Leading Edge / Summer 2002
The Gay Voice

Some men may subconsciously adopt certain female speech patterns

Why do some gay men “sound” gay? After three years of research, linguistics professors Henry Rogers and Ron Smyth may be on the verge of answering that question. After identifying phonetic characteristics that seem to make a man’s voice sound gay, their best hunch is that some gay men may subconsciously adopt certain female speech patterns. They want to know how men acquire this manner of speaking, and why – especially when society so often stigmatizes those with gay-sounding voices. Rogers and Smyth are also exploring the stereotypes that gay men sound effeminate and are recognized by the way they speak. They asked people to listen to recordings of 25 men, 17 of them gay. In 62 per cent of the cases the listeners identified the sexual orientation of the speakers correctly. Perhaps fewer than half of gay men sound gay, says Rogers. “The straightest-sounding voice in the study was in fact a gay man, and the sixth gayest-sounding voice was a straight man.”

Watch a trailer for a documentary about the “gay voice” called Do I Sound Gay, directed by David Thorpe. Prof. Ron Smyth is interviewed in the film.

Reader Comments

# 1
Posted by stephen on September 19th, 2011 @ 12:53 pm

In my high school there was a kid who “sounded gay” who would swear he wasn’t. But he eventually did actually “come out” as gay. So, it must be a fully subconscious sort of thing.

# 2
Posted by KaOssis on April 20th, 2013 @ 12:59 pm

I believe that gay men use a female persona to be campy. It’s a form of acting a part in a movie or a play, except that the audience is anyone within earshot!

# 3
Posted by Burt BA%201972 on March 9th, 2014 @ 4:43 pm

I’m gay and forgive me but….I believe that most gay men speak with that “affectation” because, perhaps as a defense, they feel the need to sound pretentious and/or “fabulous.” It is not just the pitch of the voice, but it’s the valley-girl-mixed-with-British pronunciation that, in my opinion allows them to feel better about themselves. The fact that most pronounce a mono-syllabic word using two-to-three syllables (the word “no” becomes “nuuuooow”) indicates to me a sense of pretentiousness and fabulousness, which perhaps they want to believe about themselves. Listen to the affectation of gay male clothing designers….they almost speak in another language altogether. Christian Siriano was born, I believe, in Baltimore and I am certain that his “affectation” has nothing to do with the Baltimore dialect.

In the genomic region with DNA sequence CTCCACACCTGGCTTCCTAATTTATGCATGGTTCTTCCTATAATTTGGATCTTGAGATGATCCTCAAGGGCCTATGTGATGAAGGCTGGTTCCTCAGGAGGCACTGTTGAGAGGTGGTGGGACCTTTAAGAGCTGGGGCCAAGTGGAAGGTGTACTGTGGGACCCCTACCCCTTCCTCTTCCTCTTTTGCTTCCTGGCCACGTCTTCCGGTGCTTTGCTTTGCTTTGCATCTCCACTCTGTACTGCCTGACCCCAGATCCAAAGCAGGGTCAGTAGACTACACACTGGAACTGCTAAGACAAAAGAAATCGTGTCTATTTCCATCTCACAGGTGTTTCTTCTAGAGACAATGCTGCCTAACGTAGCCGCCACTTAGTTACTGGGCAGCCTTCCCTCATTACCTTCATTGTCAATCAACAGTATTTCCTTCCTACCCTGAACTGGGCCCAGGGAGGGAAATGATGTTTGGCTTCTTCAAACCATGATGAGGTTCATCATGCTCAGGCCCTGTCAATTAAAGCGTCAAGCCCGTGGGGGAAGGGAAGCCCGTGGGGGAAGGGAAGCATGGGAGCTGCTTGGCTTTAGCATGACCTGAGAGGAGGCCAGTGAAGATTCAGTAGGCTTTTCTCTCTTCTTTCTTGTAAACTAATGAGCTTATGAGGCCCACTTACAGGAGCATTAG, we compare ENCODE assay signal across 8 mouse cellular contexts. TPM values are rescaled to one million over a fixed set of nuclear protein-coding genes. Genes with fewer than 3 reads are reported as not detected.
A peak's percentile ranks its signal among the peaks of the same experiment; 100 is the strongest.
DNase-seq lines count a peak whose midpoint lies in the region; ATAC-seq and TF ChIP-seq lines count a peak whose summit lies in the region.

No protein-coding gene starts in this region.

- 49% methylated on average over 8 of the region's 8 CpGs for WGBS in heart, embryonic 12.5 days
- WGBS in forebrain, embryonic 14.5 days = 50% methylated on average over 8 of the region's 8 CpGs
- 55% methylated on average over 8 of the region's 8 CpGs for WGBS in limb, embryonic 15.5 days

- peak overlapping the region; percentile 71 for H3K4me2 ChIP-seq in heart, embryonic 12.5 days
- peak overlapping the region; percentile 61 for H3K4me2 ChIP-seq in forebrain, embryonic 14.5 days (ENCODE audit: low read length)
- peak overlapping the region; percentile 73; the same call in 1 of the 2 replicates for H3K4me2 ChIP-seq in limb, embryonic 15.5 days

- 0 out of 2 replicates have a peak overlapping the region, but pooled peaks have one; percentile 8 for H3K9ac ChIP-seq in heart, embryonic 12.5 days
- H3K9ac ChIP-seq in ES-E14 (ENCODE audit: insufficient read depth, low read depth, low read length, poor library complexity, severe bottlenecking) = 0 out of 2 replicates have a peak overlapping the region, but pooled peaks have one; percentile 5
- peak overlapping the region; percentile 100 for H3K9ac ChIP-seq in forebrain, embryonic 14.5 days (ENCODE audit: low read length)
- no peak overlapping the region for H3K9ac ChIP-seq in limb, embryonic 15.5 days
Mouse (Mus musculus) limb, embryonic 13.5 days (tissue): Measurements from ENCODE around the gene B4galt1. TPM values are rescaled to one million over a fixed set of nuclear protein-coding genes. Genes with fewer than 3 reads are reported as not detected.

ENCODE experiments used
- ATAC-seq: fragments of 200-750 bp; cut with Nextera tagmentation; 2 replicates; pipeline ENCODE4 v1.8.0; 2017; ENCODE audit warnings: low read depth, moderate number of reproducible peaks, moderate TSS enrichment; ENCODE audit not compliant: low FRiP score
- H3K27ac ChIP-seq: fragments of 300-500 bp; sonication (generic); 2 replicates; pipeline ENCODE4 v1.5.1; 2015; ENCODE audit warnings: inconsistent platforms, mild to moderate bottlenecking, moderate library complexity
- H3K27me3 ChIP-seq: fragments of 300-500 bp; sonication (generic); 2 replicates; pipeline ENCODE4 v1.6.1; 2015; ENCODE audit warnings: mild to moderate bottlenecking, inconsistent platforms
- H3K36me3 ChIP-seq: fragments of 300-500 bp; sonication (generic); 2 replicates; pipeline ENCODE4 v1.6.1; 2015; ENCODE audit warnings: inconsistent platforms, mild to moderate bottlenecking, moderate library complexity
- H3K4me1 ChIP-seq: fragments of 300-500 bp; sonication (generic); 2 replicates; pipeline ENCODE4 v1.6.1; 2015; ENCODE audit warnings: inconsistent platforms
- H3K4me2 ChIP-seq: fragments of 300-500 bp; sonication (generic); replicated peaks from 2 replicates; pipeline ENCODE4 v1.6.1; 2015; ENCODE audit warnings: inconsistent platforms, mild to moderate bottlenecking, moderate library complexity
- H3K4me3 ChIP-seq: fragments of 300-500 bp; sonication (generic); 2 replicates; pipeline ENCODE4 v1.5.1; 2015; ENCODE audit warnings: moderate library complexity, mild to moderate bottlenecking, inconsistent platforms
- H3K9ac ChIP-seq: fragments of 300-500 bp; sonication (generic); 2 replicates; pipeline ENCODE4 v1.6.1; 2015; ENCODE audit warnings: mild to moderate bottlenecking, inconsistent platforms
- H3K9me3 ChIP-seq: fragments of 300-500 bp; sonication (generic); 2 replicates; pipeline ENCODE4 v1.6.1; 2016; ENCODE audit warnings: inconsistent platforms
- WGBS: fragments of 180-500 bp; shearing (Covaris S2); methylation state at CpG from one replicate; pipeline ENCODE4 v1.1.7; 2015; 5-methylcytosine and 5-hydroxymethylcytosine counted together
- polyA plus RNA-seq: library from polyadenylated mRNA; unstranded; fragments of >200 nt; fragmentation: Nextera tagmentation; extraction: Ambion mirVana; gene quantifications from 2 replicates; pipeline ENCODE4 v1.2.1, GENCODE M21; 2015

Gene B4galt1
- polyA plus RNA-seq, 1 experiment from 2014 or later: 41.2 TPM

# 4
Posted by Ness on December 25th, 2015 @ 11:40 pm

This article seems to be addressing a stereotype issue rather than looking at why this is a topic at all.

# 5
Posted by kelly on March 10th, 2016 @ 10:28 pm

I have always thought that gay men tend to speak far more quickly than straight men do. Of the gay friends I have/have had/I have met, they always tend to speak very quickly, compared with straight.

# 6
Posted by Randalin Masters%202012 on June 14th, 2016 @ 3:25 pm

I wonder if it was a genetic attribute. For example, some male singers who have higher ranges and more ‘feminine’ sounding voices cannot be differentiated from a female; the majority have been gay. This could further back studies that argue sexuality is a genetic attribute.

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